The bandwidth of many power combining schemes is very narrow, but in some cases that won't matter. For ultra-wideband applications, stay away from spatial combiners and coupled designs. A corporate structure using wideband Wilkinson power splitters can provide as much bandwidth as anyone really needs.

Multi-section Wilkinson splitters are often used to power-combine broadband amplifiers. You need to be aware that when high power amps are out of phase, the Wilkinson's isolation resistors can dissipate a lot of power. This fact of life is often ignored in designs and even on data sheets... How many sections do you need to achieve your desired band? Here is a page that offers some advice.

**Update August 2011!** Wait, we have to eat our words about bandwidth, thanks to Mark! Here's a spatial combiner that offers 2-20 GHz:

http://capwireless.com/pdf/pdf_pa/spatium/990004%20Rev.%205A%20_CHPA0220-2_.pdf

If you see those CAP guys, tell them they owe Microwaves101 for that free plug...

#### Efficiency

Maintaining low loss in a combiner is very important, especially in a corporate combiner. If you lose 1 dB in each stage, by the time you get to a three stage combiner you're throwing away half of your output power! Often overlooked are the routing losses associated with distributing the splits out to all those amplifiers... who cares if your Wilkinson has 0.2 dB loss if you lose 0.5 dB routing to the next split? For "N-way" efficiency, nothing beats a radial combiner.

There is a famous paper about binary versus spatial combining by Robert York, we found an on-line copy here. This paper is referred to simply as "York's Paper" around the industry.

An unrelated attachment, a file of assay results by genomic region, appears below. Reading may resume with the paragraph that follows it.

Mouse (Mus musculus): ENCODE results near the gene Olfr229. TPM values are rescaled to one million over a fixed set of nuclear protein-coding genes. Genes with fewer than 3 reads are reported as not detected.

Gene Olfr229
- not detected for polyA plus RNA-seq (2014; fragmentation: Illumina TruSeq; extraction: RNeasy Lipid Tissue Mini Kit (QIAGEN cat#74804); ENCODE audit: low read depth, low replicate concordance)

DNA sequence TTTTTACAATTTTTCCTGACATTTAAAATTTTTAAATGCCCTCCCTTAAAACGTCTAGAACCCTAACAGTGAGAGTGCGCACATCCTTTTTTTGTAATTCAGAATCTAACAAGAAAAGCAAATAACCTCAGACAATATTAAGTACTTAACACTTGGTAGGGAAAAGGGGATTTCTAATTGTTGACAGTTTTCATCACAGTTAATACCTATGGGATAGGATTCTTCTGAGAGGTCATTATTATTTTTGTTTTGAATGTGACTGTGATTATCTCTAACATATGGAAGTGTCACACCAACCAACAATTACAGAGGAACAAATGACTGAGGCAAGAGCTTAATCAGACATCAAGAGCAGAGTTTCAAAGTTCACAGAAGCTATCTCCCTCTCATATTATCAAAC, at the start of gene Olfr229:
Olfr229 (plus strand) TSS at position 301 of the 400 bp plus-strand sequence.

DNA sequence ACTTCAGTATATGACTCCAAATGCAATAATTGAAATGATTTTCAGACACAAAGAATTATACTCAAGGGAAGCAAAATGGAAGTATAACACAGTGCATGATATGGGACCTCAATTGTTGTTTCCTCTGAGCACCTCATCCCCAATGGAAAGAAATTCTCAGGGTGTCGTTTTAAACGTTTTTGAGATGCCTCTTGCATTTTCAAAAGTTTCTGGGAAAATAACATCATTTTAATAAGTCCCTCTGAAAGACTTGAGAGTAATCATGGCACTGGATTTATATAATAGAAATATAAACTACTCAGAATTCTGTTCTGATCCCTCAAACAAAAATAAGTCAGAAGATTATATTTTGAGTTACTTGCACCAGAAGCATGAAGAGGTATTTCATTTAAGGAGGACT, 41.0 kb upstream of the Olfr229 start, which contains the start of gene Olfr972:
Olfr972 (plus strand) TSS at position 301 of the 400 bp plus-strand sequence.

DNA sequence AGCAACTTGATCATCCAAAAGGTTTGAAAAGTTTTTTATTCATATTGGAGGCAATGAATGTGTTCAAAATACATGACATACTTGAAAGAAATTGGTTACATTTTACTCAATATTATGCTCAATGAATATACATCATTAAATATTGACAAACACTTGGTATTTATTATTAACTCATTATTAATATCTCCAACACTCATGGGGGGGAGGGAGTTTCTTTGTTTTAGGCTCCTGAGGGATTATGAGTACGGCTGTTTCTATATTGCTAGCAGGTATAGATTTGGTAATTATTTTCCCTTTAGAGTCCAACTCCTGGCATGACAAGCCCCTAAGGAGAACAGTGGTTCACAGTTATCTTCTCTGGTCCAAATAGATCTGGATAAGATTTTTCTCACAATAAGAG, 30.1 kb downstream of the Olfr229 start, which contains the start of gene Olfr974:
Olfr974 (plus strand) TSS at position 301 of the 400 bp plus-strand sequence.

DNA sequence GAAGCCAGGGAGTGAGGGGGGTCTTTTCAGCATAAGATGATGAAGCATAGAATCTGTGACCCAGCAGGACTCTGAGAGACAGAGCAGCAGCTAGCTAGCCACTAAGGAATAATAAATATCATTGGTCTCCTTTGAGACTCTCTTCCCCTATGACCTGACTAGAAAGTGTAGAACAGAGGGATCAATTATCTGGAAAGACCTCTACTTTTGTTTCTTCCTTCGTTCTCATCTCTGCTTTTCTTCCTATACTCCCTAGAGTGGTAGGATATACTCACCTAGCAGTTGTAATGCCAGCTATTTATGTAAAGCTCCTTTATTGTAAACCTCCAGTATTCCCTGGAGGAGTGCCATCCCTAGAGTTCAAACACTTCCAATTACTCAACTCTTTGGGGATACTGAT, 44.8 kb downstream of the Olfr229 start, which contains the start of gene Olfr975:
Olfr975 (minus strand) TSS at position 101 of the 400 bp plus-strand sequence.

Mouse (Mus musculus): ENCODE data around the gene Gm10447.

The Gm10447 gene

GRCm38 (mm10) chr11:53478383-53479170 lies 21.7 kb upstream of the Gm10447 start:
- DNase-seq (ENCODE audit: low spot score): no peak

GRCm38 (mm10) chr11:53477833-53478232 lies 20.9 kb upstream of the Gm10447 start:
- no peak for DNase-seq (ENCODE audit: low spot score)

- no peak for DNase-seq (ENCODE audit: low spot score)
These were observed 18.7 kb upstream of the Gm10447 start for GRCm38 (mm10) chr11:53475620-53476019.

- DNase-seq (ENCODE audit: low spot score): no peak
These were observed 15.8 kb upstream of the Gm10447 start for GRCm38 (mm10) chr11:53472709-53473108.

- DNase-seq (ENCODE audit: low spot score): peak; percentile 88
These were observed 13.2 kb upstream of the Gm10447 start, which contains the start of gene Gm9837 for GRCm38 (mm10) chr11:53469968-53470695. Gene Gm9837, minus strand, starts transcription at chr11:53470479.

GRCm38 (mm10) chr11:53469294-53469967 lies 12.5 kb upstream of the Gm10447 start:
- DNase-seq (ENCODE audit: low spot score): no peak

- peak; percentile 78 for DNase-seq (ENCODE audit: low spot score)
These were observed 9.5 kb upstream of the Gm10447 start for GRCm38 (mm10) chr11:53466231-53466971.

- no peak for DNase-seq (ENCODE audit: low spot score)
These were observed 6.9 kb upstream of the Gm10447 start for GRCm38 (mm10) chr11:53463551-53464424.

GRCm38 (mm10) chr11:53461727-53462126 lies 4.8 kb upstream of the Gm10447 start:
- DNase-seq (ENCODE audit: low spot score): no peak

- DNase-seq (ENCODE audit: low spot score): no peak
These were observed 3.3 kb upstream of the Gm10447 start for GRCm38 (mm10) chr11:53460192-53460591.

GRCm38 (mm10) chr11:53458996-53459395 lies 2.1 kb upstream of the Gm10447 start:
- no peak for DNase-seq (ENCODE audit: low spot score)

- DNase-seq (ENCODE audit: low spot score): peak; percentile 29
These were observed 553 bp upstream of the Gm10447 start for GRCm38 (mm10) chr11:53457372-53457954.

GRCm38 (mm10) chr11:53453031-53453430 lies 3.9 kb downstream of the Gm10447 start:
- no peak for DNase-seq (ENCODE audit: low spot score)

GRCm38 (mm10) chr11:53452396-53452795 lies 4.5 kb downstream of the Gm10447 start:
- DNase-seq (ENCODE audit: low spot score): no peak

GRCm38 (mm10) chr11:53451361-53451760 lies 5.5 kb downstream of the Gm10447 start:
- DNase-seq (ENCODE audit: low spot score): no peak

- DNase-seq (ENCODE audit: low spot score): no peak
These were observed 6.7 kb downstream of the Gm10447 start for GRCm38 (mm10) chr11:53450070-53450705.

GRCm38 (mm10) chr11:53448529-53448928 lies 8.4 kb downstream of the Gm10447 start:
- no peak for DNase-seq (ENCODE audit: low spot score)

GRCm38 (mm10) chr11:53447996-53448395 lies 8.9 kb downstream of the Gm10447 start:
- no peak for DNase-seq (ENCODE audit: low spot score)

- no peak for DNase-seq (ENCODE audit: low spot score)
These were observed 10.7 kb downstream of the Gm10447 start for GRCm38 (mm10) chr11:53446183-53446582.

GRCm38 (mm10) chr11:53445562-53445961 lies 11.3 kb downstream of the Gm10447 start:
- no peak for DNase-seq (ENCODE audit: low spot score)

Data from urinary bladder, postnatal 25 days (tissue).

#### Size

The size of will be a function of the technique, as well as the media. For example, a radial combiner using stripline will be much smaller than a radial combiner using waveguide.

#### Isolation

Isolation is one of the most important qualities of a combiner network. Ideally you don't want any of the amplifiers to "see" each other. In practice it is often difficult to achieve 20 dB isolation between all branches of the network, but that might be enough. The most common problem of poor isolation in a combiner is that spurious oscillations can occur.

### Graceful degradation

For July 2017, this section was moved to a new page, find it here.

### Phase efficiency in an SSPA

*Even your lunch is telling you to beware of phase errors...*

Ideally, all of your power amplifier signals will add up coherently, and two plus two will equal four. Now wake up to reality: your power-combined amplifier will have transmission phase errors, and these will cause you to lose power. It's your job to minimize this problem! Phase errors can occur within the power splitter, the individual amplifiers, or the power combiner itself. At Microwaves101 we call this term the "phase efficiency" of a power-combined power amplifier, but you can call it anything you want.

Below is a plot that we generated using Excel, to compute loss in power versus RMS phase errors, in this case for a four-way combiner. In computing degradation due to phase errors, be sure to convert power to voltage first. If anyone wants, we can supply the spreadsheet that did this calculation. Here are some data points that are "off the chart" for your contemplation: if RMS phase error is 45 degrees (like two amps out by 90 degrees) you lose 3 dB power, and half of your combined power goes to the isolation load. At this point, you added two amplifiers together and got the same result as a single amplifier. Pretty stupid on your part. Also, if the RMS error was 90 degrees (two amplifiers fighting each other at 180 degrees out of phase, which is the absolute worst you can achieve if you tried), all of the power goes to the load and it goes up in smoke.

**Update August 2012:** that curve above was generated by painstaking means of generating four signal voltages in Excel, varying the phase and totaling up the wave. Doesn't it look familiar? It should, because it is approximated by a cosine-squared function.